Indeed, more than anyone else in a family, a mother is called to a life of sacrifice for herhusband and children, for the mother is the heart of the family – the primary dispenser offamilial love that binds all the family members together.
With their husbands women are called to be generous with their fertility: to lovingly acceptchildren, making room for them not only in their wombs, but in their hearts as well.
Lately the media has portrayed the Catholic Church as waging a “war on women” because ofour opposition to the HHS mandate that all insurance plans provide contraception,sterilization, and some abortifacient drugs.
What the world does not understand is that each of these things is completely antithetical tothe nature of true motherhood, for each of these things is rooted in selfishness, and thereforemilitates against the generous and sacrificial nature of the love that is proper to mothers.
While all of us – men and women alike – are called to sacrificial love, a love that enables us to lay down our lives for the sake of others, there is a particular beauty to the feminine love,and we see this exemplified by our Lady.
In our Lady are united the two perfections of femininity: virginity and motherhood. Whenlived in godly fashion, both virginity and motherhood require a total gift of self: either to God or to a husband; and when lived in godly fashion, both are a means of growing in holiness.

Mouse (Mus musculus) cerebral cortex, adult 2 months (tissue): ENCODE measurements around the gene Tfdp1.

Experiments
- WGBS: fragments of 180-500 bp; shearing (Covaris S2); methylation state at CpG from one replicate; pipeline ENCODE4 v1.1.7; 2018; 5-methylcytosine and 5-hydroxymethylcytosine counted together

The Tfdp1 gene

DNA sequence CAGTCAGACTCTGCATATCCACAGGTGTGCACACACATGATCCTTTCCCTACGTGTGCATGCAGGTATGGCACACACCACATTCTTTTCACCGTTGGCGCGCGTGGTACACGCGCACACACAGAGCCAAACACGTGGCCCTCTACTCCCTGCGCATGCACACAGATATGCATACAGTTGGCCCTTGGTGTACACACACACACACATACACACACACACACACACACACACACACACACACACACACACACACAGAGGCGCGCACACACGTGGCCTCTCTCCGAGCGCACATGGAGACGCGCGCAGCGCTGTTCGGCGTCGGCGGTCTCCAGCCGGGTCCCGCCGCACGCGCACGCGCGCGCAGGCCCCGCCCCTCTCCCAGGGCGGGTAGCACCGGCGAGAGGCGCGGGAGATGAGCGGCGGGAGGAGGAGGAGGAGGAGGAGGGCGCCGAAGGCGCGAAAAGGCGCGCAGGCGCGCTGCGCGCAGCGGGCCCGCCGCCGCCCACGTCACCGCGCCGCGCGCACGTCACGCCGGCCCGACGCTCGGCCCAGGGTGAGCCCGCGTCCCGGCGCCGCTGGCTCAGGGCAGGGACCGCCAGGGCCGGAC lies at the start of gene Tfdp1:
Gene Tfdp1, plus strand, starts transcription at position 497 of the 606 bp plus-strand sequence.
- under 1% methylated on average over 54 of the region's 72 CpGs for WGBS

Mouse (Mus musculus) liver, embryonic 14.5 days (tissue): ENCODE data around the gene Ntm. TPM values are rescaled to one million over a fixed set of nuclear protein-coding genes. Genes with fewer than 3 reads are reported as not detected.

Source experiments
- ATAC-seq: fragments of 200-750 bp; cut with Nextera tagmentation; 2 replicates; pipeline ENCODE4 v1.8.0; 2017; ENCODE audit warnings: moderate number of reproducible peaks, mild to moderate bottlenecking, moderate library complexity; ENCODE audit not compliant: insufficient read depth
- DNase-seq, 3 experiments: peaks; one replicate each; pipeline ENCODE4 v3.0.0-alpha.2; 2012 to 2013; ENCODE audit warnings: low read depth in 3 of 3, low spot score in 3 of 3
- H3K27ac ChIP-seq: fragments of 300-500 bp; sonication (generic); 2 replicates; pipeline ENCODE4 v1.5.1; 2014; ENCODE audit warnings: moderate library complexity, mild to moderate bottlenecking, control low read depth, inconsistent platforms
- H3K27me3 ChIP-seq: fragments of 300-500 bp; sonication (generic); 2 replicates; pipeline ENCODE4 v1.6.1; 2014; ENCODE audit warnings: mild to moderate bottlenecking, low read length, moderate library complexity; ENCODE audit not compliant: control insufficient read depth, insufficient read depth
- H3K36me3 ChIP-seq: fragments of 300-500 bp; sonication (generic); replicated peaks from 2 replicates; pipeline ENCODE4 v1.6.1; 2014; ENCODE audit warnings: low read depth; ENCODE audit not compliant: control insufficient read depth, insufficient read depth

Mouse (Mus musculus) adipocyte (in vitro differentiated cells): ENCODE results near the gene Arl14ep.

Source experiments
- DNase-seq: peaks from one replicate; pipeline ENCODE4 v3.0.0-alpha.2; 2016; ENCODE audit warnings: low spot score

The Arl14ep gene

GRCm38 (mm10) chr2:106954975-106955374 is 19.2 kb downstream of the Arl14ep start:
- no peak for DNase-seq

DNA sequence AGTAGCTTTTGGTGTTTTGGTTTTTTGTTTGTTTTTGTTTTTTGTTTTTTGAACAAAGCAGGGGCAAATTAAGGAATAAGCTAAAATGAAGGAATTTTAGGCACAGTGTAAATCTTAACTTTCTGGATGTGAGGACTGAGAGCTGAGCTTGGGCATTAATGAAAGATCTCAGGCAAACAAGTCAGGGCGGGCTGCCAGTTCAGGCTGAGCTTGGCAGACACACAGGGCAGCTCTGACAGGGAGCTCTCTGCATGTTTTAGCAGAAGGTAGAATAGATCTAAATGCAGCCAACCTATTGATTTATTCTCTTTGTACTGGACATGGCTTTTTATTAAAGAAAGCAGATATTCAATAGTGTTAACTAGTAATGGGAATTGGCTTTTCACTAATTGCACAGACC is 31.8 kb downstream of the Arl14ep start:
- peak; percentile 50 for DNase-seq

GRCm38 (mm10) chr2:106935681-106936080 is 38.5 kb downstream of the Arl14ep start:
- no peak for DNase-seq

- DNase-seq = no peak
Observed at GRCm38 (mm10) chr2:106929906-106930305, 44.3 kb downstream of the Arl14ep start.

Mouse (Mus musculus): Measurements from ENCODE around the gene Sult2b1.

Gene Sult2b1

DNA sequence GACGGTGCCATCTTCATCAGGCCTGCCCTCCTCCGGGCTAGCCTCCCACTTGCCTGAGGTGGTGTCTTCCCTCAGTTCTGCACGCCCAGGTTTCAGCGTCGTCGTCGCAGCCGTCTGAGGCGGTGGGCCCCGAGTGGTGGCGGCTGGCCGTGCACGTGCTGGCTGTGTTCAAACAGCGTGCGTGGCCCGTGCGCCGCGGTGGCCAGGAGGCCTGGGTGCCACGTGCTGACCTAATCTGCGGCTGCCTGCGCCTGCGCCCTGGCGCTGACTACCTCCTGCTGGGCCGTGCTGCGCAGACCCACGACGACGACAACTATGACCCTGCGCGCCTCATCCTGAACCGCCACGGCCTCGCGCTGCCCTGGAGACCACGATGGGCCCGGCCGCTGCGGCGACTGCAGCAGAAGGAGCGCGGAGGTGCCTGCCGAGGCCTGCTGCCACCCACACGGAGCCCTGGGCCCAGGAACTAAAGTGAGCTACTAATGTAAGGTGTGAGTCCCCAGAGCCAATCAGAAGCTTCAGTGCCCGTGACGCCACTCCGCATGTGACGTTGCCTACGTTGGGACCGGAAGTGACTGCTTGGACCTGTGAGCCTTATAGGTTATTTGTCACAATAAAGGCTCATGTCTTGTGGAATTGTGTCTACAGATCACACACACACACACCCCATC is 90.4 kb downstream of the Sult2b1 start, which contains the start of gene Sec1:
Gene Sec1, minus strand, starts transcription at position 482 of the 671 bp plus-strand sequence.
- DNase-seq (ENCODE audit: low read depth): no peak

Mary was completely devoted to God and to her family. Out of love for our Lord, she made her fiat at the Annunciation that triggered our Lord’s incarnation and bound her in love to Christ, who is both God and man.
And throughout the course of her life, the Virgin was the Father’s perfect handmaid, the Son’s perfect mother, and the Spirit’s perfect spouse.
In this month in which we honor Our Lady in a particular way, we also honor the vocation of motherhood, a vocation that only finds true fulfillment and authentic expression in a love that is both generous and sacrificial.
May all women learn to model their lives on the generous and sacrificial love of Mary, and by doing so, may they bear witness to the world of the true nature of feminine love.
St. Gianna Molla, pray for us!


13 May 2012

© Reverend Timothy Reid

Fr. Reid is the pastor of St. Ann Catholic Church, Charlotte, NC